WASHINGTON (AP) — The Biden administration is proposing lower limits for a deadly air pollutant, saying tougher standards for soot from tailpipes, smokestacks and wildfires could prevent thousands of premature deaths a year.
A proposal released Friday by the Environmental Protection Agency would set maximum levels of 9 to 10 micrograms of fine particle pollution per cubic meter of air, down from 12 micrograms set a decade ago under the Obama administration. The standard for particle pollution, more commonly known as soot, was left unchanged by then-President Donald Trump, who overrode a scientific recommendation for a lower standard in his final days in office.
In a development that could lead to an even lower standard, the EPA said it also would take comments on a range of ideas submitted by a scientific advisory committee, including a proposal that would lower the maximum standard for soot to 8 micrograms. A microgram is one-millionth of a gram.
EPA Administrator Michael Regan said the proposal to strengthen the national ambient air quality standards for fine particle pollution would help prevent serious health problems, including asthma attacks, heart attacks and premature death that disproportionately affect vulnerable populations. Those populations include children, older adults and those with heart and lung conditions as well as low-income and minority communities throughout the United States.
“This administration is committed to working to ensure that all people, regardless of the color of their skin, the community they live in or the money in their pocket, have clean air to breathe, clean water to drink and the opportunity to lead a healthy life,” Regan said at a news conference. “At EPA, we are working every single day to create cleaner and healthier communities for all and have been doing so for over 50 years.”
Environmental and public health groups have been pushing for a stronger standard for what is broadly called “fine particulate matter,” the tiny bits of soot we breathe in unseen from tailpipes, wildfires, factory and power plant smokestacks and other sources.
Harold Wimmer, the president of the American Lung Association, called the EPA’s proposal disappointing, saying it is “inadequate to protect public health from this deadly pollutant.”
“Current science shows that stronger limits are urgently needed … to protect vulnerable populations,” Wimmer said, calling for the EPA to lower the standard to 8 micrograms or lower.
Seth Johnson, an attorney for the environmental group Earthjustice, called the EPA plan “a disappointment and missed opportunity overall.” While it would strengthen some public health protections, “EPA is not living up to the ambitions of this administration to follow the science, protect public health and advance environmental justice,” Johnson said. He urged the EPA “to hear communities, not industrial polluters, and strengthen this rule. Overburdened communities have the right to breathe clean air.”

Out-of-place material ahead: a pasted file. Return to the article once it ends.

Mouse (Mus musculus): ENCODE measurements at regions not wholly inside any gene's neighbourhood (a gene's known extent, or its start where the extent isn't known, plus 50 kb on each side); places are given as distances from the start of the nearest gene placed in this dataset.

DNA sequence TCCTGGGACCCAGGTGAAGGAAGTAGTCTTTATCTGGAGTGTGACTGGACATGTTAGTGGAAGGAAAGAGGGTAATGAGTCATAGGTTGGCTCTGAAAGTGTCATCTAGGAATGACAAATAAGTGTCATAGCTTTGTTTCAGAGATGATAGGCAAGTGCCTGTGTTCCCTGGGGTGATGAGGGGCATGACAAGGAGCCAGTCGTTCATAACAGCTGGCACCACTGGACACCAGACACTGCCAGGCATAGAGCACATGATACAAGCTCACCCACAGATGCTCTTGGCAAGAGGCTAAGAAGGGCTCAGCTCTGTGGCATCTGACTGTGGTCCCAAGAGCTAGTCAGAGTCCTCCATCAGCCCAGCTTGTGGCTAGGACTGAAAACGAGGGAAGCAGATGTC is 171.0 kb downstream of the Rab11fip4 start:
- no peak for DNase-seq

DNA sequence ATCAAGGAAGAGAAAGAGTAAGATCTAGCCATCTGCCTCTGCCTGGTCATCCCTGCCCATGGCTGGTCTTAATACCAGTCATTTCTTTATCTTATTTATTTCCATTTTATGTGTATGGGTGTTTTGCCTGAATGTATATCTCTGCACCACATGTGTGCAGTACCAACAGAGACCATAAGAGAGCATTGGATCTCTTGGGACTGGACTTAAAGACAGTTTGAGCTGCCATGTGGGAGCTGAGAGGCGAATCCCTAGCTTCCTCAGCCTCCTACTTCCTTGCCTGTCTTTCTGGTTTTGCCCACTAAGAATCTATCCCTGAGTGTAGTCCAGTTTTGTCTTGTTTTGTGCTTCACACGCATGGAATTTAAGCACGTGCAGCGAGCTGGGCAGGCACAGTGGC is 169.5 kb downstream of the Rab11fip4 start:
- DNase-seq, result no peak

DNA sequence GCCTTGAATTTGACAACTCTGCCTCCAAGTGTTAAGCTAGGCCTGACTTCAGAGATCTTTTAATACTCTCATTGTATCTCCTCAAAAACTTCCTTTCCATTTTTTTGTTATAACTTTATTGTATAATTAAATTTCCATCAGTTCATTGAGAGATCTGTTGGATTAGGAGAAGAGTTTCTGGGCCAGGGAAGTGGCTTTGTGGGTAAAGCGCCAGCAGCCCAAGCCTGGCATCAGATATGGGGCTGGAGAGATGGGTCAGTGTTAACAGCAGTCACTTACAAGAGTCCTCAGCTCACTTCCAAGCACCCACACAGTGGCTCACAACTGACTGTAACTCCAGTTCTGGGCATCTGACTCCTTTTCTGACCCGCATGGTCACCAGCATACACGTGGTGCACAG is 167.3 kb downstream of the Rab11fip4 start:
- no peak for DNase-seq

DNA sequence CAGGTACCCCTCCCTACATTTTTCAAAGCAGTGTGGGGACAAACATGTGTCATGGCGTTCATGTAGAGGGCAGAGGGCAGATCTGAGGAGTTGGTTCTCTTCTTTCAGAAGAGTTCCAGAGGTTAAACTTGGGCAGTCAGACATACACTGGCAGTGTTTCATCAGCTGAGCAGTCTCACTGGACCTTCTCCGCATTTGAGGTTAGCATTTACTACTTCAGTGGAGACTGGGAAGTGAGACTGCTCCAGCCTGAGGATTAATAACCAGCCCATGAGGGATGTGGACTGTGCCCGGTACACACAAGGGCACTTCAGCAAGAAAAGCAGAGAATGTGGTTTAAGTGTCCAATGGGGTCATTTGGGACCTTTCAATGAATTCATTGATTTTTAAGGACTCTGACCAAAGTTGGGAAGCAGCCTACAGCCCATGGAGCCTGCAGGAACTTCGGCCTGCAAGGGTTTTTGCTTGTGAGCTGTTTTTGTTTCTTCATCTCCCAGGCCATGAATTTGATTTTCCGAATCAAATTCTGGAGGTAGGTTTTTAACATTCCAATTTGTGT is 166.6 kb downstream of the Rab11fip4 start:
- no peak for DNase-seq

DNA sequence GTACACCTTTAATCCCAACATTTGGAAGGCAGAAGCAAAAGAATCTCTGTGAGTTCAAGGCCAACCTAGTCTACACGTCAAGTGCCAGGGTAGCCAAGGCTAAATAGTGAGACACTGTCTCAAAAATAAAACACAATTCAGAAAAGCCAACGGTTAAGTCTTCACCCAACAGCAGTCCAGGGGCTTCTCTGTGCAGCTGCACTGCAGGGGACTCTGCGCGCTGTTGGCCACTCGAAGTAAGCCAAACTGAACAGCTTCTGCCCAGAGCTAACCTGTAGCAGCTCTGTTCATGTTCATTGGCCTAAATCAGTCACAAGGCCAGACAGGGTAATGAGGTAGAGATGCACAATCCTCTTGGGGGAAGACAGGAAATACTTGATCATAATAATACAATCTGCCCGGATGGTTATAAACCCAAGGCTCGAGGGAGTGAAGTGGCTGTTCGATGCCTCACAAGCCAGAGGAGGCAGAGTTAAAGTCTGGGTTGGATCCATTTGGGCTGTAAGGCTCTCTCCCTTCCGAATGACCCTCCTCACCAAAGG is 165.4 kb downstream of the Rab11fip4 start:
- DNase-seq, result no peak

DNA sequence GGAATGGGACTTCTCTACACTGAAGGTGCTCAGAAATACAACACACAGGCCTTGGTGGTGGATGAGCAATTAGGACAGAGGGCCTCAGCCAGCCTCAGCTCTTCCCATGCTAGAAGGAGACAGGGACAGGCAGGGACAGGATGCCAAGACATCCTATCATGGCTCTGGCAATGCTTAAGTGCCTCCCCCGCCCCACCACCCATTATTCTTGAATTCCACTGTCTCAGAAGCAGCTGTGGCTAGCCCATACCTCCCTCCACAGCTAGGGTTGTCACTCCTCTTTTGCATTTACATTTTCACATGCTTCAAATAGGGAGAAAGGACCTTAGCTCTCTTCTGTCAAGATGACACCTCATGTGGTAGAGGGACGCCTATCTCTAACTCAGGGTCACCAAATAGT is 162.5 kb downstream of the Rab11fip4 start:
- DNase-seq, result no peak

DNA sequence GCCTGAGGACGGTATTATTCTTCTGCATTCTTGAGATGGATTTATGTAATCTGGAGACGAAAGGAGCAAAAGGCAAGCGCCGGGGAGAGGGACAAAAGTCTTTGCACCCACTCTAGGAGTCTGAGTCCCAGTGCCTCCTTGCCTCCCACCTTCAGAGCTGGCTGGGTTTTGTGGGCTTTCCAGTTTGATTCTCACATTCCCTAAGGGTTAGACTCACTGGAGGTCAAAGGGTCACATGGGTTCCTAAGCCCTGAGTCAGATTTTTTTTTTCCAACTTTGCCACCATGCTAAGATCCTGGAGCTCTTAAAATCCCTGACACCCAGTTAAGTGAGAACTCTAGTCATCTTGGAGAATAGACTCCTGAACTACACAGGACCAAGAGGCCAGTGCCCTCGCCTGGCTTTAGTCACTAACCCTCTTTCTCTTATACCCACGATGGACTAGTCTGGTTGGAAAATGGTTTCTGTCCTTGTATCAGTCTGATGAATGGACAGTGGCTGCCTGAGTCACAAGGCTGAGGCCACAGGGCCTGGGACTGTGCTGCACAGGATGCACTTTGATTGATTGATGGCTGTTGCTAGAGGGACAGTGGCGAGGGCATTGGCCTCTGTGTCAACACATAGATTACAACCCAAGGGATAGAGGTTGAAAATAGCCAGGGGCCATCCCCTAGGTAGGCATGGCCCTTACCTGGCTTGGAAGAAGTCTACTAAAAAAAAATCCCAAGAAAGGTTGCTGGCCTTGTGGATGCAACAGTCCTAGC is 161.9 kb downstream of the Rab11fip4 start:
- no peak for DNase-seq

EPA scientists have estimated exposure at current limits causes the early deaths of thousands of Americans annually from heart disease and lung cancer as well as causing other health problems.
Dr. Doris Browne, president of the National Medical Association, the oldest and largest national organization representing African American physicians, hailed the EPA’s proposal as “the bold action needed to protect public health across the country.”
Appearing with Regan at a news conference, Browne said the proposal is likely to have lasting benefits across the country “but especially for those communities of color and low-income communities that experience the increase in particulate matter pollution.” Smog, soot and other pollution near factories, power plants and other hazards has a “devastating impact on public health,” she said.
A 2022 report by the American Lung Association found that 63 million Americans live in counties that experience unhealthy daily spikes in soot pollution and 21 million live in counties that exceed annual limits for soot pollution. Most of those counties were in 11 Western states, the report said. People of color were 61% more likely than white people to live in a county with unhealthy air quality, the report said.
Fresno, California, displaced Fairbanks, Alaska as the metropolitan area with the worst short-term particle pollution, the report found, while Bakersfield, California, continued in the most-polluted slot for year-round particle pollution for the third year in a row.
The EPA will accept comments on the proposed rule through mid-March and will hold a virtual public hearing over several days. A final rule is expected this summer.
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